Posted in Research Entries by reemasenguptacmp on October 23, 2009

The given excerpt from the movie Vertigo directed by Alfred Hitchcock, takes place 1 hour, 11 minutes and 24 seconds into the movie. The scene is a crucial turning point, and has a climactic feel to it. As the scene opens, we see Scottie and Madeleine passionately kissing and professing their love to each other. Hitchcock seems to be playing with the side of human beings that doesn’t quite conform to societal norms and regulations. Their love is, at this point, to the audience and to Scottie himself, an extra-marital love.

Does Hitchcock play with the imperfections of human nature in most of his films? If so, how is this subtle and instinctive non-conforming side of human nature depicted and how does it shape the characters and the course of the movies?

The audience cannot make sense of the context of Madeleine’s distracted murmurings early in the scene, or of her strange expression of love in dialogues such as “…and I wanted to go on loving you”. The scenes preceding the given excerpt are intense and dramatic, leaning in favour of the supernatural.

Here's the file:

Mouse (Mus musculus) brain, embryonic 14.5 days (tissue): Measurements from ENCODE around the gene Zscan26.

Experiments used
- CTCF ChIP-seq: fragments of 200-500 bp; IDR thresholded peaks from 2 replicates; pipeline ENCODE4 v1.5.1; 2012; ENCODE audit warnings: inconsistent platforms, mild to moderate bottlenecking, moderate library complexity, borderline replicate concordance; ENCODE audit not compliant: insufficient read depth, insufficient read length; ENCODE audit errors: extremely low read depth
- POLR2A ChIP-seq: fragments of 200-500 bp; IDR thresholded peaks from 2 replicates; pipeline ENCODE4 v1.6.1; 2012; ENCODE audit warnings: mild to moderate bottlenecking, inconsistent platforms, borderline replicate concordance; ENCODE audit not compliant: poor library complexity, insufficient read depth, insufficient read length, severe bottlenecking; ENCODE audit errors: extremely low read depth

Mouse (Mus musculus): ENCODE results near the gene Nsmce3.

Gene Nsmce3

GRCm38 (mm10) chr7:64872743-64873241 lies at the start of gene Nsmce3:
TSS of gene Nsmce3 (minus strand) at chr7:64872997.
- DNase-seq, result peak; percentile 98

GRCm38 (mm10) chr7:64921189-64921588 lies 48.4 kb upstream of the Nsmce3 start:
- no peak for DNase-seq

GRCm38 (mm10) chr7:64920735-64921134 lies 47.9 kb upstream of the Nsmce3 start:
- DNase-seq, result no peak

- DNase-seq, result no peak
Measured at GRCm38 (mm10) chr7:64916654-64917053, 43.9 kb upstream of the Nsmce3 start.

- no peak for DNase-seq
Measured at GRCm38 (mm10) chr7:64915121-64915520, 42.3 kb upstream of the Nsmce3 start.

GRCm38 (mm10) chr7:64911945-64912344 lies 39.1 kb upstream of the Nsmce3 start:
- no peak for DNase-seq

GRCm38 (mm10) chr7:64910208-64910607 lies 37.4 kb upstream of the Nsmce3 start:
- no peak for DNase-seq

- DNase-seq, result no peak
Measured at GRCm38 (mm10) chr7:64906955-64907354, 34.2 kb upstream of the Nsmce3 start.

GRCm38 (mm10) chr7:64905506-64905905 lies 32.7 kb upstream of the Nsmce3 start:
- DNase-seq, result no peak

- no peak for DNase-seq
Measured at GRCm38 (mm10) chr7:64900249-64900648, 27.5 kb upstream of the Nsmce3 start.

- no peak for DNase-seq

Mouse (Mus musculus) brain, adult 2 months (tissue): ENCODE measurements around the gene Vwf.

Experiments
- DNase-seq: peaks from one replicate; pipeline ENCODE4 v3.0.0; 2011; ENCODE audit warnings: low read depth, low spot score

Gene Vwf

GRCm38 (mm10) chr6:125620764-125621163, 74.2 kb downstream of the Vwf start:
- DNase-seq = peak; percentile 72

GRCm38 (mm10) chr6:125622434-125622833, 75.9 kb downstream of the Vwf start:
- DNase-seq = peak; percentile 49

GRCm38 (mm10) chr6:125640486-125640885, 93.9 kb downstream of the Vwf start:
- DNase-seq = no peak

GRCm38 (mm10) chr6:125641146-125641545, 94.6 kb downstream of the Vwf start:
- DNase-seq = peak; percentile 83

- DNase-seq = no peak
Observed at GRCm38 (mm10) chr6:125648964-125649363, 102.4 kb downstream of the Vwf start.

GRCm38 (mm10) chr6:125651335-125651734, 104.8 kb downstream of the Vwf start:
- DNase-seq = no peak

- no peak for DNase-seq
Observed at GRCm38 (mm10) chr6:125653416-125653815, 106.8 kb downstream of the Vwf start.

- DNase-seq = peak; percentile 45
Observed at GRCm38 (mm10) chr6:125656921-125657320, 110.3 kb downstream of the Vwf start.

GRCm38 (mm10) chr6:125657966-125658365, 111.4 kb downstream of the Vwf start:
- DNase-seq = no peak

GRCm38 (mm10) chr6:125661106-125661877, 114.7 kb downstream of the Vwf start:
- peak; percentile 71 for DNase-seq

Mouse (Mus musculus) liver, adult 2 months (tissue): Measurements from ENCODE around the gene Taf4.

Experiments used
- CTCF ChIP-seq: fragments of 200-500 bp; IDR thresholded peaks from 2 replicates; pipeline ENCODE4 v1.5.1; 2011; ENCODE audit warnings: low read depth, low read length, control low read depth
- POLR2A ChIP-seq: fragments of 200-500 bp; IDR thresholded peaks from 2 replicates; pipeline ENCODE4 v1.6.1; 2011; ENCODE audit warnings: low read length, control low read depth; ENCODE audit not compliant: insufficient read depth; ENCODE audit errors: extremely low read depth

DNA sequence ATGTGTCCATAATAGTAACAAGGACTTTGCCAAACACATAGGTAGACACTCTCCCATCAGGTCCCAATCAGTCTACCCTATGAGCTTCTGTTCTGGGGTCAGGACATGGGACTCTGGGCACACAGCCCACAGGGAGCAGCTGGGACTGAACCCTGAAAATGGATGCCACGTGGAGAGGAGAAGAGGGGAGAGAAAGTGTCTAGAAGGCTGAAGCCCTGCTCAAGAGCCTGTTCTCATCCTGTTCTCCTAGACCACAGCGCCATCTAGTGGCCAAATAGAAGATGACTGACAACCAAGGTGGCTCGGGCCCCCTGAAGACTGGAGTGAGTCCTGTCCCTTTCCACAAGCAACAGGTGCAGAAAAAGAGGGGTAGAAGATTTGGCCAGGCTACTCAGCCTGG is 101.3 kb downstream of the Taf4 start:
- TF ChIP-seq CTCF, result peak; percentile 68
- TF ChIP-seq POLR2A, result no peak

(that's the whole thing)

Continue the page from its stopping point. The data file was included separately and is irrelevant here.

What techniques does Hitchcock employ to build up suspense in his movies? Is it apt to call him ‘Master of Suspense’ (Andrew Sarris in “The American Cinema-directors and directions 1929-1968”)?

Madeleine then runs into the church and up the stairs towards the belfry, from where she plummets to her death. Because of his Vertigo, Scottie couldn’t save her. Vertigo is a movie that starts with death, has death as its most crucial turning point, and ultimately ends with death.

How does ‘death’ affect and complement the theme of obsession that runs strongly through the movie?

What qualifies Vertigo to be called a ‘Classic film’?

Why was it that Vertigo did not get as much appreciation when it was first released, as it did after it was re-released?


This post is based on primary source research.

Some of the information used, as cited in text, was taken from:
1. : accessed on 23.10.2009
2. Andrew Sarris,THE AMERICAN CINEMA-Directors and Directions,  The University of Chicago Press, 1985)

FILM SCENE: Excerpt from Vertigo (1958) Dir: Alfred Hitchcock

Posted in Uncategorized by reemasenguptacmp on October 23, 2009

Sourced from : accessed on 23.10.2009